“Ghost owl” hits window and makes a real impression
There has been quite a flap about the story of an owl that recently crashed into a window in the town of Kendal, in the UK. When the bird hit the window, it left behind a striking image that showed enough detail of its feathers, face, and beak that experts were able to identify it as a tawny owl.
The reports are attributing the print left on the window to “powder down.” Since I didn’t know what that was, my reputation as our resident NatureGirl was on the line, so I looked it up on the Cornell Lab of Ornithology. It explains that instead of molting these powder down feathers, they grow continuously “but disintegrate at the tips into something like a fine talcum powder. The powder permeates the other feathers, presumably to provide waterproofing, although the exact function is not well understood.”
Fair enough. Only problem is that it also says that powder down is only found in certain groups of birds, including pigeons and herons. The full list, I discovered is: herons, storks, bustards, pigeons, woodpeckers, frogmouths, parrots, and cockatoos.Hmmm, no owls there…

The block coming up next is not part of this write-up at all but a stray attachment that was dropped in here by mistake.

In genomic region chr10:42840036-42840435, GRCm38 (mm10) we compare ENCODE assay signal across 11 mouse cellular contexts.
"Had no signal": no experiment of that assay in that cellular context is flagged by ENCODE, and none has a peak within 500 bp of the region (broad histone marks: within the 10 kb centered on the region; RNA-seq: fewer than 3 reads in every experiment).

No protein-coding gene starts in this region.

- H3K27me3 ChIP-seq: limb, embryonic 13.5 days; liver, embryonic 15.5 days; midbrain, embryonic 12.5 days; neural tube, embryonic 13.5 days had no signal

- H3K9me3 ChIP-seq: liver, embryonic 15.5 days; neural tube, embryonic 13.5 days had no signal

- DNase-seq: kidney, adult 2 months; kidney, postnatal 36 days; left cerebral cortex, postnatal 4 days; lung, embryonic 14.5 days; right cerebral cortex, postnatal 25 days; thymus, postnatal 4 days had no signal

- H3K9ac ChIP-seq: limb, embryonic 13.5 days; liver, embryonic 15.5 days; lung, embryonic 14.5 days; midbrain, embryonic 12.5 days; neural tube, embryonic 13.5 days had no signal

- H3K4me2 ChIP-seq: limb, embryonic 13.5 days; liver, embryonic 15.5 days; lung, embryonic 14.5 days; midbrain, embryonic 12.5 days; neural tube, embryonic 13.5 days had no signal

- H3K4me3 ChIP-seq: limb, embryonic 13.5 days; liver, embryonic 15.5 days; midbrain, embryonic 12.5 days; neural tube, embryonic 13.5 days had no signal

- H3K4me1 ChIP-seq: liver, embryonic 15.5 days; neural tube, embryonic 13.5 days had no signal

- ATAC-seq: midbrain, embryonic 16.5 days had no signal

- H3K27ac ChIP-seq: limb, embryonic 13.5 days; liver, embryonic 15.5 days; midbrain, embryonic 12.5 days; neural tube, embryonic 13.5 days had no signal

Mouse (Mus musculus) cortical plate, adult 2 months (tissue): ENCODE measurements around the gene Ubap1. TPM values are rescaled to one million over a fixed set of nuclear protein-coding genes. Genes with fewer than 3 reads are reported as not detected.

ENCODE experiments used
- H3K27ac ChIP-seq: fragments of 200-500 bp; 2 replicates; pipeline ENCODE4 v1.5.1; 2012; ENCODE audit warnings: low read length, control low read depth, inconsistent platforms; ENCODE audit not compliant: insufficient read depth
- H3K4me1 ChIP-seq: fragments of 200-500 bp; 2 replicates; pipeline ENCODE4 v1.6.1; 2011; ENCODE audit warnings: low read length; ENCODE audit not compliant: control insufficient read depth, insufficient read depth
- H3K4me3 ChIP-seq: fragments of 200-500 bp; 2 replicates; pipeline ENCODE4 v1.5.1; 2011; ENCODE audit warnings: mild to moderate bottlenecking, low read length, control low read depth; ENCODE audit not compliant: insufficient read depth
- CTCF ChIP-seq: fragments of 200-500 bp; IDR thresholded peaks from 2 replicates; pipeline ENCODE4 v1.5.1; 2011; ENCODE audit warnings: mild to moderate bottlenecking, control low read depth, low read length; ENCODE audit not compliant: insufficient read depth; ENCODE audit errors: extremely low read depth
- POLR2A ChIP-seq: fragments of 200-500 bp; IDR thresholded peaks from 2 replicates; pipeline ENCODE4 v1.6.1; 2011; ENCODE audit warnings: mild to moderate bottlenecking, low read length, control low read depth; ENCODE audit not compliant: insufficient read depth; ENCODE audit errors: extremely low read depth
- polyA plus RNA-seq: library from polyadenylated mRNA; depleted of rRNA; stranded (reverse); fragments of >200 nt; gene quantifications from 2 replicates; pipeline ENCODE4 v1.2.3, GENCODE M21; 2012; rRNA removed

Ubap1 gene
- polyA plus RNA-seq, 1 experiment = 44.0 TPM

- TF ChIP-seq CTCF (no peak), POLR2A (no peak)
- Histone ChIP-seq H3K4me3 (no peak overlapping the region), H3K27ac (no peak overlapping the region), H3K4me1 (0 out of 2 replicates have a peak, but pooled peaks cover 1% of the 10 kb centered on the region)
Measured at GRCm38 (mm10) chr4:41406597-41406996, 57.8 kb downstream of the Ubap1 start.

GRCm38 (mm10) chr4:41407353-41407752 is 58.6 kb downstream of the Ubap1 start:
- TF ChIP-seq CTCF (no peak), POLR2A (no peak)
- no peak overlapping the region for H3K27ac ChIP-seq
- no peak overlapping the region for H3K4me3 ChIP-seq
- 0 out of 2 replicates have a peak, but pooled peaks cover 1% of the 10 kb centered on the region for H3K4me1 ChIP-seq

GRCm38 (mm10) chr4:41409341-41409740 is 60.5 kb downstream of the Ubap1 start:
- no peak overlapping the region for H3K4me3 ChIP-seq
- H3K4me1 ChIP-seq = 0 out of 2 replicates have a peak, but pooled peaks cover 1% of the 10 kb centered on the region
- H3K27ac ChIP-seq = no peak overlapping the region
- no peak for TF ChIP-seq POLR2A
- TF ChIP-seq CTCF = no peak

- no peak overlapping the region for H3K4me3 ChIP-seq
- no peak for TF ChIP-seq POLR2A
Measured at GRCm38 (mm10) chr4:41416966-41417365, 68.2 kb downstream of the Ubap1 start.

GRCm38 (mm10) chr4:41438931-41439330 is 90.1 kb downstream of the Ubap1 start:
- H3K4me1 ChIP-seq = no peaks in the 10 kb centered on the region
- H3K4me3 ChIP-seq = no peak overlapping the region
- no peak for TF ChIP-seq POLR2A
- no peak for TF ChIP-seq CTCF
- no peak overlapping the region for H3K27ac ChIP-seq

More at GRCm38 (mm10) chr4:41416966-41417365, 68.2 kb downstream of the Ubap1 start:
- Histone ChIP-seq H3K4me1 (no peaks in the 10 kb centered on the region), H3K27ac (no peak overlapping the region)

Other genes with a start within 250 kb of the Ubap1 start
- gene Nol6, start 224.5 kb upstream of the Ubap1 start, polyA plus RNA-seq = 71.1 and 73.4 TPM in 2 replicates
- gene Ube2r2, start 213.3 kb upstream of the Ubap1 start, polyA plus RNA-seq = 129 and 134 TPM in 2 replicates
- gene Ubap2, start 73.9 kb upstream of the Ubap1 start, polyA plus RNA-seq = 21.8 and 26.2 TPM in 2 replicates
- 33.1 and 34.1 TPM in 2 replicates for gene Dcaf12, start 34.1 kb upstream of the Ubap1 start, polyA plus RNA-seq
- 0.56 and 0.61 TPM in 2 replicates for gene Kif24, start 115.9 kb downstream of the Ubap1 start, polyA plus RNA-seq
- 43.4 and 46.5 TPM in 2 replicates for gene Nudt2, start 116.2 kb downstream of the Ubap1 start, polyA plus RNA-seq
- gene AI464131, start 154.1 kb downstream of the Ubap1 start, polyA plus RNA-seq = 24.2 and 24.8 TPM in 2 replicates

So what’s up with these owls and their ghostly impression? Someone asked that question on the website of the much-beloved Sibley Guides by David Allan Sibley (this guy is kind of superstar of the birder world). And here is what the man himself said:
According to Kempenaers et al, owls are not one of the groups known to have powder down. It’s possible that they do have it and it hasn’t been identified yet, but more likely that the imprints they leave behind are just feather oil and dust.
Powder down or no, I just hope our resident great blue heron keeps well away from the windows at our cottage, for the sake of both bird and window!
Check out other bird-hits-window pictures here.